Residents advocating for issuing $110 million in bonds to benefit Rock Hill schools offered a slightly different message Thursday night.
The consistent message from Rock Hill Citizens for Children has been that it’s simply about the children. If approved the bonds will enhance all aspects of the educational experience, from additional technology to improved classrooms throughout the district.
At Thursday’s public meeting, attended by a handful of residents, the citizens committee said the May 5 referendum is also about new jobs and security.
Todd Lumpkin, chairman of the citizens group, said when businesses consider locating in Rock Hill one of their first questions is about the schools. The decision to borrow $110 million needs to be passed by an “overwhelming margin to send the message we stand behind our schools,” he said.
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The jobs Rock Hill students will compete for is also a factor, Rock Hill school board members and educators said.
“We need to make the changes for the jobs that are out there and the jobs we don’t even know about yet,” said Rock Hill schools Superintendent Kelly Pew.
Pew and school board members attended Thursday’s workforce development summit held by the Catawba Regional Education Center. Pew said the workforce development goals and the objectives of the bond “go hand-in-hand.”
The Rock Hill school board has promised it can issue the bonds without raising taxes. The bonds would be sold over time. As existing debt is paid, new debt would be issued.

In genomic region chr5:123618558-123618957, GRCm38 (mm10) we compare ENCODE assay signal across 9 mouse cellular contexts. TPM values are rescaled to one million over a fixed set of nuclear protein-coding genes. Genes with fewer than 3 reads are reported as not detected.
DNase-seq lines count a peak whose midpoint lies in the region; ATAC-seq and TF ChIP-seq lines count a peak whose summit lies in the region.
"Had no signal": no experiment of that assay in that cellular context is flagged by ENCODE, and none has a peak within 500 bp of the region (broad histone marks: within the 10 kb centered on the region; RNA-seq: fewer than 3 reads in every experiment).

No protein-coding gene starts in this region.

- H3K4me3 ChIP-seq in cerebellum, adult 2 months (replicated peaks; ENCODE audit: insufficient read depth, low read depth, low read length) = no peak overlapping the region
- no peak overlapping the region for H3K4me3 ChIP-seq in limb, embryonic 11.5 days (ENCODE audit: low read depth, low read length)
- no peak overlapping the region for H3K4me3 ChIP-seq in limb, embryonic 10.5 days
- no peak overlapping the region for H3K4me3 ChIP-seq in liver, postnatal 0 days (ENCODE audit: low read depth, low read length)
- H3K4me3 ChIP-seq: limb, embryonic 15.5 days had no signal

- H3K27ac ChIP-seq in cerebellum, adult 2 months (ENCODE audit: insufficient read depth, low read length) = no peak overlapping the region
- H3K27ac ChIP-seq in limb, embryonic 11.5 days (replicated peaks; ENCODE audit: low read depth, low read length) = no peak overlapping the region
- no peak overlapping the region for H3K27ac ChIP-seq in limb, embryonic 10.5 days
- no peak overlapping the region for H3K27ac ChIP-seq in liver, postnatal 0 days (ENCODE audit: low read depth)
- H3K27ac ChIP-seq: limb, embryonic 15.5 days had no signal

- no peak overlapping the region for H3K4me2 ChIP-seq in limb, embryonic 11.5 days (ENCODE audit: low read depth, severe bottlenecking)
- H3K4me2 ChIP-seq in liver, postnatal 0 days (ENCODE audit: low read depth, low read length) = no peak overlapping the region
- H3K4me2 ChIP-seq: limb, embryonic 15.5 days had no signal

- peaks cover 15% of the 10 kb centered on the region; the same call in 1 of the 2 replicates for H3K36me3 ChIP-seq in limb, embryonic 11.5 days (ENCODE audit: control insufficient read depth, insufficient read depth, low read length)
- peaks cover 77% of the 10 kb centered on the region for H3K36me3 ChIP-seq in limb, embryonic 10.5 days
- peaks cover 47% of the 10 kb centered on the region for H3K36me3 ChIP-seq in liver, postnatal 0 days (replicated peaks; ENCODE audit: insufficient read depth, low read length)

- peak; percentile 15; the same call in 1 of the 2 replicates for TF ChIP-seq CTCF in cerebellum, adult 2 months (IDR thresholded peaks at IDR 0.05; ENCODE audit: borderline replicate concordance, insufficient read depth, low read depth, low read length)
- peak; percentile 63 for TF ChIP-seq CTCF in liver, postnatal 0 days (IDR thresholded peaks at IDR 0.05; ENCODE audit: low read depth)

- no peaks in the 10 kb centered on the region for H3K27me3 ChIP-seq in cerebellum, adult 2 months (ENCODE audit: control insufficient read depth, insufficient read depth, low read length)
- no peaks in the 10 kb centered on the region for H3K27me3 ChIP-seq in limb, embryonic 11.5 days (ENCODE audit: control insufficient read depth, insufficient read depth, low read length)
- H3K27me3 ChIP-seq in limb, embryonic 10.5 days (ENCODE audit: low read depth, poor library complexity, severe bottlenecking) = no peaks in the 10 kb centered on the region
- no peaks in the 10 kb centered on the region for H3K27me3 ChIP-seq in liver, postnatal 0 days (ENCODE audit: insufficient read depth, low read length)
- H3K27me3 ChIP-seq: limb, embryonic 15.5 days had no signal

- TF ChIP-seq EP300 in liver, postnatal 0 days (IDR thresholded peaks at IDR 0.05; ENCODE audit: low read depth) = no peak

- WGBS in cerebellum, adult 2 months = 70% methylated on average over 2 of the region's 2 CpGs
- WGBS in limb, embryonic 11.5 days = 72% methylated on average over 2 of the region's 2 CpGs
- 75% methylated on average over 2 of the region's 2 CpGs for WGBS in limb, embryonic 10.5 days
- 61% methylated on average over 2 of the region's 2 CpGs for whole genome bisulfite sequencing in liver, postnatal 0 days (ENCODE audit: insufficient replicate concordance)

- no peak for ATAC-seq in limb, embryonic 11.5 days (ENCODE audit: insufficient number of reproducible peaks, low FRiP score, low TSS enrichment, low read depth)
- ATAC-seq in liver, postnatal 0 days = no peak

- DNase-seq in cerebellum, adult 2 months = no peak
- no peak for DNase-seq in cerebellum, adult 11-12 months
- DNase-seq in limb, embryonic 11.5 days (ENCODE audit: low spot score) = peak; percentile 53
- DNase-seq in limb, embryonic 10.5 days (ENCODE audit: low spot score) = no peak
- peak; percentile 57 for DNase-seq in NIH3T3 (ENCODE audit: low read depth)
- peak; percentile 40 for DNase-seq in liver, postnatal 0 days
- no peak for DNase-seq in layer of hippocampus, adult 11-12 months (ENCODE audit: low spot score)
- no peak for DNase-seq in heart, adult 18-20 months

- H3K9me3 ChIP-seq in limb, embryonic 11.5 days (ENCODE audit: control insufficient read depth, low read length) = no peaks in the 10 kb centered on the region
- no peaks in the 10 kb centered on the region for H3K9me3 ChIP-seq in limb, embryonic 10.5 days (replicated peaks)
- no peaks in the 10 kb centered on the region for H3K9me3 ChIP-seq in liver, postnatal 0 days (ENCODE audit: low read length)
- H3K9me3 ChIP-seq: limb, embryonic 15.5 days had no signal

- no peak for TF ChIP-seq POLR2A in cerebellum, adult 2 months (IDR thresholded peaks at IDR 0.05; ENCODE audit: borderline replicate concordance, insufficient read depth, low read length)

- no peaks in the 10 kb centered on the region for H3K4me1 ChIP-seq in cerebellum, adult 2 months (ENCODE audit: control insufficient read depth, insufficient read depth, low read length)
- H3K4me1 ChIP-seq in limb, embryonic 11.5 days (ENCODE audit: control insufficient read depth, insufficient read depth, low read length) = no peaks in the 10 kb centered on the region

The bond would be used for six areas:
▪ Renovations at existing schools.
▪ Purchase of new activity buses and improvements to traffic access and grounds at some schools.
▪ Technology upgrades so that students in grades three through 12 would have a laptop computer or an iPad.
▪ Security and energy efficiency improvements at many schools.
▪ Basic repairs to some of the district’s oldest schools including new doors, windows, roofs and floors.
▪ The possibility of building a new elementary school in the Riverwalk area of Rock Hill if the number of students living in the area continues rise. If enrollment doesn’t justify a new school, Pew said the bond funds allowed for new construction could be used to add classrooms at several schools.
Anthony Cox, associate superintendent for administrative services, said the security changes are included throughout the bond proposal. The proposed new activity buses would replace models from 1989 – “2016 models are much safer than 1989 models,” he said. Changes in the drop-off patterns at some schools also will make them safer, Cox said.
Don Worthington • 803-329-4066